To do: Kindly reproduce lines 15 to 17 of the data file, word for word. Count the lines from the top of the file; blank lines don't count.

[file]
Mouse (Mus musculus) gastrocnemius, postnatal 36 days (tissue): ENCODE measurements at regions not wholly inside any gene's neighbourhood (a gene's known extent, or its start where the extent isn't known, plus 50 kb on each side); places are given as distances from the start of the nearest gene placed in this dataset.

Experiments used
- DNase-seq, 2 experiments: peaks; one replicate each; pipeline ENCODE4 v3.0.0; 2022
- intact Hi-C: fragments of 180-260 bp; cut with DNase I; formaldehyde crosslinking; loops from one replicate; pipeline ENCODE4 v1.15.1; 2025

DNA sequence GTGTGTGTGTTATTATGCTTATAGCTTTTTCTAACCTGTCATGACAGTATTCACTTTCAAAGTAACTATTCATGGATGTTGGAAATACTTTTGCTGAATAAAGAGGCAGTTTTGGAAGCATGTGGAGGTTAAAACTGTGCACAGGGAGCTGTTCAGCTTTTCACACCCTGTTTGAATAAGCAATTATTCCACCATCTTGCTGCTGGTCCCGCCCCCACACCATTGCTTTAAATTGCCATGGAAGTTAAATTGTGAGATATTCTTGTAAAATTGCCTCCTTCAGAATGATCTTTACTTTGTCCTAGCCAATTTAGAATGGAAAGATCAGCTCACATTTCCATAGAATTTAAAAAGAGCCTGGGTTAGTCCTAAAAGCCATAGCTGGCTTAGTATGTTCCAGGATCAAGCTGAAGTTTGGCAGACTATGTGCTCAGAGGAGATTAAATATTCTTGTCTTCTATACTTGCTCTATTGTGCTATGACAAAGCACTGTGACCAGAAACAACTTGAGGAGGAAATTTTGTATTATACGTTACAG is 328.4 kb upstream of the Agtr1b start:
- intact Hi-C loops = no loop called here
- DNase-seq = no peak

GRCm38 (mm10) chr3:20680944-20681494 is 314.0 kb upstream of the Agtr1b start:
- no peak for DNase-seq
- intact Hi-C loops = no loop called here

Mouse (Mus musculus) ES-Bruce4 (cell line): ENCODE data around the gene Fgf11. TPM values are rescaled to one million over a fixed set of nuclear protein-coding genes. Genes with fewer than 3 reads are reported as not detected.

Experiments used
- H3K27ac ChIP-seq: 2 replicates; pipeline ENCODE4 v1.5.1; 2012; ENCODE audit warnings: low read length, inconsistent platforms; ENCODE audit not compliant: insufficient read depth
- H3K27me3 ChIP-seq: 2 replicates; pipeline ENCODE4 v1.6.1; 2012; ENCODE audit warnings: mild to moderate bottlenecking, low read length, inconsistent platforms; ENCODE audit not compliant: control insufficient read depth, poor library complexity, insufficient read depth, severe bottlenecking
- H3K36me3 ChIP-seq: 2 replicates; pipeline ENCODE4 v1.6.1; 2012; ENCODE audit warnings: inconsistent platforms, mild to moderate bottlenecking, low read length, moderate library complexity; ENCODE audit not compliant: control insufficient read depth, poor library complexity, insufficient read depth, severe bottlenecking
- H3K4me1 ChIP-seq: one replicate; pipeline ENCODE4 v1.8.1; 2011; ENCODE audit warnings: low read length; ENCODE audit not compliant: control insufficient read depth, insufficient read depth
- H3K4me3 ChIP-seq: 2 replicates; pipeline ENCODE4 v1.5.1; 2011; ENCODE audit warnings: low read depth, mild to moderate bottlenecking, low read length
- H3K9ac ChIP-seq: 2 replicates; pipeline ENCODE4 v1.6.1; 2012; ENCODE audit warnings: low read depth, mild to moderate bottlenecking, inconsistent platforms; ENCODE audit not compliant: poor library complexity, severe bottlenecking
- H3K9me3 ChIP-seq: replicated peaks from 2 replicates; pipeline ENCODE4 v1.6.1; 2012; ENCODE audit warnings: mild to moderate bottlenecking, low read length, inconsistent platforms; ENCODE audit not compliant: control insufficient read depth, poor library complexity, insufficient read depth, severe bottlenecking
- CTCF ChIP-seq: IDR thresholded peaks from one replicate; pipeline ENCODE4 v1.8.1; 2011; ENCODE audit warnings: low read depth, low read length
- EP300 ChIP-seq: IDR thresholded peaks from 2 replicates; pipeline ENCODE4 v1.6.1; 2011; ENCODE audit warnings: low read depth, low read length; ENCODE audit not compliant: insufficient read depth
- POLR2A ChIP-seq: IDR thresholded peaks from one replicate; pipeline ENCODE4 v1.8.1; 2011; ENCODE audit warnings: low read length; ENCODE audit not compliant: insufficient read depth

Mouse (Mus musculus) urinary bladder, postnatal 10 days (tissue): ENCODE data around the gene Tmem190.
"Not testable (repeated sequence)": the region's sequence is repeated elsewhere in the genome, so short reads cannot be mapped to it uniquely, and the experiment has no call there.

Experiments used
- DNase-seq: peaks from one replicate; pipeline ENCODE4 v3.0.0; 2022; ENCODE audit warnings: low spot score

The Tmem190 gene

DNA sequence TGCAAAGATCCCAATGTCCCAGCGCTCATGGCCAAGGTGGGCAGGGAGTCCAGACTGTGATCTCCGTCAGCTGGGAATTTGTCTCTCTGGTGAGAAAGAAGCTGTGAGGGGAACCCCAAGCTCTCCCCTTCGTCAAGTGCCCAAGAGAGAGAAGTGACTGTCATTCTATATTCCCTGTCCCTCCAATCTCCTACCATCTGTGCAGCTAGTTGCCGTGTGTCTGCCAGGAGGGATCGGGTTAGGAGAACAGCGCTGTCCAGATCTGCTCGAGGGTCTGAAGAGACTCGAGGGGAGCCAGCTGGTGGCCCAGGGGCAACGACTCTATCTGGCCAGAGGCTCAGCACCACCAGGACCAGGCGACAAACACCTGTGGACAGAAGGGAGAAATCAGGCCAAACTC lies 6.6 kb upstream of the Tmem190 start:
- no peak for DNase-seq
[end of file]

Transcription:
- H3K36me3 ChIP-seq: 2 replicates; pipeline ENCODE4 v1.6.1; 2012; ENCODE audit warnings: inconsistent platforms, mild to moderate bottlenecking, low read length, moderate library complexity; ENCODE audit not compliant: control insufficient read depth, poor library complexity, insufficient read depth, severe bottlenecking
- H3K4me1 ChIP-seq: one replicate; pipeline ENCODE4 v1.8.1; 2011; ENCODE audit warnings: low read length; ENCODE audit not compliant: control insufficient read depth, insufficient read depth
- H3K4me3 ChIP-seq: 2 replicates; pipeline ENCODE4 v1.5.1; 2011; ENCODE audit warnings: low read depth, mild to moderate bottlenecking, low read length